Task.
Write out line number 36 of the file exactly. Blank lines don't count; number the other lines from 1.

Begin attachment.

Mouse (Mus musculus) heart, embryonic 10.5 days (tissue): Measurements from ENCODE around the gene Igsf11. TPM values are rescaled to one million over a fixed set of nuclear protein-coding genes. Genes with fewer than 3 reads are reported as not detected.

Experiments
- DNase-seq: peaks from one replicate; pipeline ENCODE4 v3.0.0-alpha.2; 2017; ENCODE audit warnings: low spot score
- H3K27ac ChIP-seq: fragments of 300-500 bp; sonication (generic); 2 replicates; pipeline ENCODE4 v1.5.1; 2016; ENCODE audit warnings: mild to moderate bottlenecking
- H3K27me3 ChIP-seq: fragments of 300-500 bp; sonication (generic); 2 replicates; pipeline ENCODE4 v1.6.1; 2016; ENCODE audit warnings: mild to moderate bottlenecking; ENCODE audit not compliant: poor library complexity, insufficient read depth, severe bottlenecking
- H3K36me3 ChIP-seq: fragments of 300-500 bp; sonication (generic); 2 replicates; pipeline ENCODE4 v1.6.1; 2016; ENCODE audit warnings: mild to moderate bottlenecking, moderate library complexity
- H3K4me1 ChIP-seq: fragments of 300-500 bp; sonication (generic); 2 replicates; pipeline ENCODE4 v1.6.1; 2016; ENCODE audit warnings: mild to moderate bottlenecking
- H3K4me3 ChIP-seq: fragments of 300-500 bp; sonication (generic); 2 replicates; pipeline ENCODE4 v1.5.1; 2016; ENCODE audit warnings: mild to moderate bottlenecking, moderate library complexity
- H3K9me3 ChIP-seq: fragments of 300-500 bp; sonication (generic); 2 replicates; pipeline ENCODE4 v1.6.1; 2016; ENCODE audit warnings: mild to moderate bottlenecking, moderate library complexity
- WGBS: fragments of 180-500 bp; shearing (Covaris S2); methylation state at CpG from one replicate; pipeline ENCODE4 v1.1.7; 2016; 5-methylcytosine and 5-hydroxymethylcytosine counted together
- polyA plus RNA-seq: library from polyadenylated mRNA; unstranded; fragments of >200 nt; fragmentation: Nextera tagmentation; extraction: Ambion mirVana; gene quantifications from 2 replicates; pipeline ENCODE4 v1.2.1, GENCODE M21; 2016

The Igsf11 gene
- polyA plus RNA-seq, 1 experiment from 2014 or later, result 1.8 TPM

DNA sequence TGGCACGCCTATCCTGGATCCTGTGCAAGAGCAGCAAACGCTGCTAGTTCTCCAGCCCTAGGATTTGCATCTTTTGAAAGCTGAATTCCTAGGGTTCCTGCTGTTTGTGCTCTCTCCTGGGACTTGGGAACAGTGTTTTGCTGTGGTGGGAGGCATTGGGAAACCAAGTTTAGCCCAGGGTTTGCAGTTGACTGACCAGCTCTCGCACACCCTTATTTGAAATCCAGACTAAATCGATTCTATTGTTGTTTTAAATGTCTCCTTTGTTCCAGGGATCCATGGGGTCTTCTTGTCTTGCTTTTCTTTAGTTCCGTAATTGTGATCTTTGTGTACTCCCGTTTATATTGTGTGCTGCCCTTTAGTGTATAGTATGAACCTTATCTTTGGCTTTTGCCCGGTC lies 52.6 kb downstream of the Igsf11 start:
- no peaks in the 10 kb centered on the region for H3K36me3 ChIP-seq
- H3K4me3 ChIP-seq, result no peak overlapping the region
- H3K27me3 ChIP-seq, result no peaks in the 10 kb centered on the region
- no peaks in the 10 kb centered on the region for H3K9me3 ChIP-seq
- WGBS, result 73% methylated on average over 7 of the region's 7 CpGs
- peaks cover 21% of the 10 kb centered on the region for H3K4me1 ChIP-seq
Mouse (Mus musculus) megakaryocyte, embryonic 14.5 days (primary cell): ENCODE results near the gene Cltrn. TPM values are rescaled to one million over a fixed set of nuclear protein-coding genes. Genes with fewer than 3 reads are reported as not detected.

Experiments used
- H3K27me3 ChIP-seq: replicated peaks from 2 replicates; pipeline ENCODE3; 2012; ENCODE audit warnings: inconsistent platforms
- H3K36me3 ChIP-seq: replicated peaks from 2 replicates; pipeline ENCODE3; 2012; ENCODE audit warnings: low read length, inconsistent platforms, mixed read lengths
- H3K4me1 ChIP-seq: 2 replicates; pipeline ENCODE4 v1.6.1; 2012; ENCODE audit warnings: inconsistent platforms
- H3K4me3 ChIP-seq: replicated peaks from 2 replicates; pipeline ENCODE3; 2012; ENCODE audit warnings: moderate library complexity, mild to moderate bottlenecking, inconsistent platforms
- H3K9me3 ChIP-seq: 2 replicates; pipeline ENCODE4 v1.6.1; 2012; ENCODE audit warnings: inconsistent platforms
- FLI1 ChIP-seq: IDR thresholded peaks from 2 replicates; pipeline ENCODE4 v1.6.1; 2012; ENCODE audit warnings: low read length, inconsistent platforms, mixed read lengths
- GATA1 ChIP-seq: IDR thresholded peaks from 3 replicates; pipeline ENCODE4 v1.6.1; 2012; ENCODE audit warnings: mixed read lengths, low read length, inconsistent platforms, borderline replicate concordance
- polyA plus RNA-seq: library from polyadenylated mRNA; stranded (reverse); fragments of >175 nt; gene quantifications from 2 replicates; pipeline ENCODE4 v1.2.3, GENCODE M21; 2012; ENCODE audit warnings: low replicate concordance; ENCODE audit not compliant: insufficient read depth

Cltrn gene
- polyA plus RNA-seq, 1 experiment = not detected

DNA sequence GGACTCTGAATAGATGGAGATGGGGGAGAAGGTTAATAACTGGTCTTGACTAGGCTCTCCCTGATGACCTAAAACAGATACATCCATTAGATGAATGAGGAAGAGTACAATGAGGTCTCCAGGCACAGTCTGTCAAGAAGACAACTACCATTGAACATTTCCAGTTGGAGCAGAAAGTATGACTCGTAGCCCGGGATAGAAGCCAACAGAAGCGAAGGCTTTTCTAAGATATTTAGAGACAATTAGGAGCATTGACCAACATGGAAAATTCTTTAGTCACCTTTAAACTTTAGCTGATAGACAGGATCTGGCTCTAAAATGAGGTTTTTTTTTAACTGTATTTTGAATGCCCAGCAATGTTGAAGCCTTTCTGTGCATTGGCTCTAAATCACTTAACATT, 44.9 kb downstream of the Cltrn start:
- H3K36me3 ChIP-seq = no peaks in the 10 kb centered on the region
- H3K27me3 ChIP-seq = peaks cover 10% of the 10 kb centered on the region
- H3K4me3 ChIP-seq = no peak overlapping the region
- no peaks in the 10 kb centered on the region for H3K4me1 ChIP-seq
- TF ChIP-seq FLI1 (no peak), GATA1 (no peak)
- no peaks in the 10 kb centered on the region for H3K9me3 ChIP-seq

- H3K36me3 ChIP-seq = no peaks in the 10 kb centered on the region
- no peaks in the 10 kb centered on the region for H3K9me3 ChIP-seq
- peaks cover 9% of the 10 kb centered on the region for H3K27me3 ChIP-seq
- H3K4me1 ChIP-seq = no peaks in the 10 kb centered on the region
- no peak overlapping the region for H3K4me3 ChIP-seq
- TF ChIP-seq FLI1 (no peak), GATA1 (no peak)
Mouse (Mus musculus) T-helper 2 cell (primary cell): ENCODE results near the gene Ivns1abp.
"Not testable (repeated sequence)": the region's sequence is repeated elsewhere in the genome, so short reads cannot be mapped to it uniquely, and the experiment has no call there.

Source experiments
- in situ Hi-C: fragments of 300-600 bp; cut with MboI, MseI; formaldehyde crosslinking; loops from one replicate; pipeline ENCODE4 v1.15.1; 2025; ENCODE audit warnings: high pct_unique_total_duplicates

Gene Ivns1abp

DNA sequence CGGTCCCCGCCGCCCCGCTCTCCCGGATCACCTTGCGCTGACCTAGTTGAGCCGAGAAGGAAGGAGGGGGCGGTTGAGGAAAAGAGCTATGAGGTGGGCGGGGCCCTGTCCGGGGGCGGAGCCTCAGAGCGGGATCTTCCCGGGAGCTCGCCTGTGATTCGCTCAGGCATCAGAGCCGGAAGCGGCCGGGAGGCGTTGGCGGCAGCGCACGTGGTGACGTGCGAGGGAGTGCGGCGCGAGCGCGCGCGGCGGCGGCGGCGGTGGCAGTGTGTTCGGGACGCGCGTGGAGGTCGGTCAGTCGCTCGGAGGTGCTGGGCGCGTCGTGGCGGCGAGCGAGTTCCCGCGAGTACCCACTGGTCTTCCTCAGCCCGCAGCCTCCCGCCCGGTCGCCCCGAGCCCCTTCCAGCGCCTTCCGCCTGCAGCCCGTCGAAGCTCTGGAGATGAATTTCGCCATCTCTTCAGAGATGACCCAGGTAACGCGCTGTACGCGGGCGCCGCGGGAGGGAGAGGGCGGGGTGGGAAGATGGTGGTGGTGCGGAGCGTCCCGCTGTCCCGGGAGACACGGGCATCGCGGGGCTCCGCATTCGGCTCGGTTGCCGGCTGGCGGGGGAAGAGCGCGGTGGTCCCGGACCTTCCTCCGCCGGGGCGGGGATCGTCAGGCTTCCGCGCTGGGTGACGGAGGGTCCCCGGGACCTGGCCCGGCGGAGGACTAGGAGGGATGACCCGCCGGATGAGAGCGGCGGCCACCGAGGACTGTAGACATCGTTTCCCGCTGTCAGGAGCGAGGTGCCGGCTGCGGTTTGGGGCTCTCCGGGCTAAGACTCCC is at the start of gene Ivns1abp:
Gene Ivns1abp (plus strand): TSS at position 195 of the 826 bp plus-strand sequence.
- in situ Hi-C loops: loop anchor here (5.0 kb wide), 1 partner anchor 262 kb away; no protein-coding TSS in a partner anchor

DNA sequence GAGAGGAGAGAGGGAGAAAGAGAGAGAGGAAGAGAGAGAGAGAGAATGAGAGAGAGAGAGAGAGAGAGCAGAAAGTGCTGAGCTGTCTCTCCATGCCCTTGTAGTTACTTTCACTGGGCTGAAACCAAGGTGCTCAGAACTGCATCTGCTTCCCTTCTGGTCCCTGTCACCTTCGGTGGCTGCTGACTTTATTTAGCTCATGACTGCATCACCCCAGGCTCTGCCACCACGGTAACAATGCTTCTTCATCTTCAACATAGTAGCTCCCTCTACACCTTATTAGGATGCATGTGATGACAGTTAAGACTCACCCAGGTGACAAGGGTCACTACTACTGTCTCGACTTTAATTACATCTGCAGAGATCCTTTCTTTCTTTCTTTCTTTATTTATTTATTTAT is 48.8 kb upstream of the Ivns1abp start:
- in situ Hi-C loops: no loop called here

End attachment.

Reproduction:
- H3K4me3 ChIP-seq = no peak overlapping the region